MPP Commencement Speaker: Adam Jones ’15, MPP’22

May 22, 2022

Adam JonesGood morning, everyone.

I applied to and began the Master of Public Policy program at Heller with a pretty clear set of expectations. Without being able to see into the future, I was confident in predicting what I would get out of the degree. I knew I would brush up on some history, probably learn how Social Security works, do some sort of cost-benefit analysis, and improve my writing skills. It might not have been a sexy degree like an MFA in creative thinking or a Harvard Extension School certificate in content creation, but I knew what it would do for me as an intellectual and a professional, and I was excited.

After four semesters of coursework and a summer internship, I can say that many of those early expectations were met. I learned different approaches to policy analysis. I’ve been able to do deep, meaningful research on areas of interest, and I’ve gained technical skills that will, undoubtedly, serve me well. I should be of at least some use to people out there in the world with what I’ve gained. Still, what I expected to find when I got here is not all that I’m leaving with. Frankly, I don’t think that they’re the most important things that I’m leaving with, either. Because what’s been sticking with me as I’ve closed out my time here are the folks that I’ll be carrying with me on my way out. 

What I couldn’t predict as I mapped this program out in my head were the ways in which I would be profoundly affected by my peers. Where at one point I had thought of graduate school as an individual endeavor, I now can’t help but think of all the times that this student community has come together to bring out the best in one another. I consider the thoughtful, organized pursuit of racial equity on an institutional level. The selfless academic collaboration that has stood in stark contrast to the toxic competition that academia so often breeds. And the persistent, dogged advocacy meant to ensure that this program is left in a better position than it was found. At each step in our collective journey, people in this space have proven that, if there is an idea worth manifesting, it is almost always done better in a group than in solitude.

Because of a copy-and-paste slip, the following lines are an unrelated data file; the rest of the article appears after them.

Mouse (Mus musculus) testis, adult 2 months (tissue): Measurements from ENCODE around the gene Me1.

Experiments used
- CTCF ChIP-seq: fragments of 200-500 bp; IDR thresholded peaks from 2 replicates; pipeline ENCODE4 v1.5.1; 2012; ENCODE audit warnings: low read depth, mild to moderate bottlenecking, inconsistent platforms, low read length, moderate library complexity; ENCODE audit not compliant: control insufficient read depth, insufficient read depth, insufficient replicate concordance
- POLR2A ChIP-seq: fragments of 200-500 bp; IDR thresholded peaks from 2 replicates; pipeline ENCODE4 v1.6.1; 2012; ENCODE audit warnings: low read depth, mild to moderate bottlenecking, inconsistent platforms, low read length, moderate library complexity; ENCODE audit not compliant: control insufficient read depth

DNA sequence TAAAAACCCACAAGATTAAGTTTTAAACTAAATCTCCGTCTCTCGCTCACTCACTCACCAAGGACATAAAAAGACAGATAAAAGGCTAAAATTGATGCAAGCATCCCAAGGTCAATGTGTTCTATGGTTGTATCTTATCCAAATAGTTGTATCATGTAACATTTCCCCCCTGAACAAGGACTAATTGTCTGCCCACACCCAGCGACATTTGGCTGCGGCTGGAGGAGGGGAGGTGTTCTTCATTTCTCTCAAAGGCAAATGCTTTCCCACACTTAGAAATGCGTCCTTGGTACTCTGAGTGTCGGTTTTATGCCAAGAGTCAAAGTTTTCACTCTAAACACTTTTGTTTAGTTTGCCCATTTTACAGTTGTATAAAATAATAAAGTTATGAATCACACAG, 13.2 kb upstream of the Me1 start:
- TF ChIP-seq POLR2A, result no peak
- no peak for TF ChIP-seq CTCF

As we each leave here today to continue lives that are dedicated to improving the world, I call on us to remember and rely upon the strength of the collective. Of community. And of each other. For all the wealth and capital that goes into constructing an institution like Heller, the true value of this place as I’ve experienced it has been the people who have shared even just small pieces of themselves with those around them. Not only have these exchanges brought me personal joy, but they have created meaningful changes in the lives of people who are leaving, as well as those who have not yet arrived. 

For most of us, the next few weeks and months will be spent adjusting to and trying to make sense of new workplaces, new cities, new countries. In opportunities that may be as terrifying as they are exciting. And as we enter these new spaces – within institutions that feel immovable or adjacent to conflicts that are decades in the making – I hope that we remember the power that we held in this space. The immense power that we hold in our ability to relate to each other and to make each other feel seen. Because where even a few likeminded, passionate individuals are gathered, a world of change can be made. Thank you.